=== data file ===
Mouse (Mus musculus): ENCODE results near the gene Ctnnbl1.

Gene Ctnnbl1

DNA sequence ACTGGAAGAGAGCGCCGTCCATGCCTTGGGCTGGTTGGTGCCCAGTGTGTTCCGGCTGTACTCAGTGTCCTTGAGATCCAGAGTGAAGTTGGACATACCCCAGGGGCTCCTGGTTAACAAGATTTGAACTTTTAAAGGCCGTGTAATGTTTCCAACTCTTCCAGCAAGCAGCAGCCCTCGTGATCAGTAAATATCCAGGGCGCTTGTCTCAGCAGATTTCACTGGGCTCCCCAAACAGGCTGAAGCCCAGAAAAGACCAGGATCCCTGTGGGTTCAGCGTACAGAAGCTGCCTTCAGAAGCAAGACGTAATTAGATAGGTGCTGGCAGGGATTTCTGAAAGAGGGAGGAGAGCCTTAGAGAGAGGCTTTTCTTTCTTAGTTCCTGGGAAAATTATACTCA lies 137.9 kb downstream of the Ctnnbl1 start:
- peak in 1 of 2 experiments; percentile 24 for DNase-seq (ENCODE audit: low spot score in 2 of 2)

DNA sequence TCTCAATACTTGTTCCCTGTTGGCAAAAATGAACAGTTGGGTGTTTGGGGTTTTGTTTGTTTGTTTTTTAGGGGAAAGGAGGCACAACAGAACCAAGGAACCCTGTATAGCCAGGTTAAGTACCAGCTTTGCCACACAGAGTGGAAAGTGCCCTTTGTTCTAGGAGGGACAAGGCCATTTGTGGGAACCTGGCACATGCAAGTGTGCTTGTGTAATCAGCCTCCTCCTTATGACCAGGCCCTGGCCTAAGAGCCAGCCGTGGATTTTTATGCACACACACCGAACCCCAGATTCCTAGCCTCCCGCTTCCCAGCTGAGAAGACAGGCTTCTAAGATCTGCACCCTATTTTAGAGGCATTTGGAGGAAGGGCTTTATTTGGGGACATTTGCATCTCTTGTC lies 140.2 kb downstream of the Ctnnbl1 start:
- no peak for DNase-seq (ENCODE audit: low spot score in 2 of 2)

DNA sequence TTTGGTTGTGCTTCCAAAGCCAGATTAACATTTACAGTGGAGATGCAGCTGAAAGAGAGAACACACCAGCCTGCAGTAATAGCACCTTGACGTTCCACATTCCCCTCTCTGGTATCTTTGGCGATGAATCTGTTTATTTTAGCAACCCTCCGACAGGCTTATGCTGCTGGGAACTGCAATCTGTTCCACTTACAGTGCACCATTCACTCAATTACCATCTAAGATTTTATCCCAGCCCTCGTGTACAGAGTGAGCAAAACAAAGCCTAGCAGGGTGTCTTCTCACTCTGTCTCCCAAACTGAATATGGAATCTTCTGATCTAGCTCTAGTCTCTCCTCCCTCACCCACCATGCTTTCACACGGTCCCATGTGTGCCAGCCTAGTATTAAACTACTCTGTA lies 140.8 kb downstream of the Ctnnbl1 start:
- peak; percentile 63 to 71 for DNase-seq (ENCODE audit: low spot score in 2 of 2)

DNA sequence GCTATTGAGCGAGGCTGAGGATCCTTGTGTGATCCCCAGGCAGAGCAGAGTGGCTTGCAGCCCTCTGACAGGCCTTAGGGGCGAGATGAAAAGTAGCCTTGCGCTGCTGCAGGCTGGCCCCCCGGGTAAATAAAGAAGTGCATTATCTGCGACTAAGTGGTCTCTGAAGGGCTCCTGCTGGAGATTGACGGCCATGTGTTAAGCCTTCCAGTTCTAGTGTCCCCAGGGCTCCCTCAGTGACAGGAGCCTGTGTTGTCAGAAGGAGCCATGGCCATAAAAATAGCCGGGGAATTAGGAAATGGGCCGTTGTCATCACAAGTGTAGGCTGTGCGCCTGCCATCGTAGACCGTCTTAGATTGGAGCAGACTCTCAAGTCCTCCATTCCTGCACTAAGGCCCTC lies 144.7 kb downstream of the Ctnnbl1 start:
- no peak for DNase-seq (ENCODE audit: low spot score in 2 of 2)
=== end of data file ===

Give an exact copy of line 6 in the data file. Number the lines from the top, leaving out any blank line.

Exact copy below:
- no peak for DNase-seq (ENCODE audit: low spot score in 2 of 2)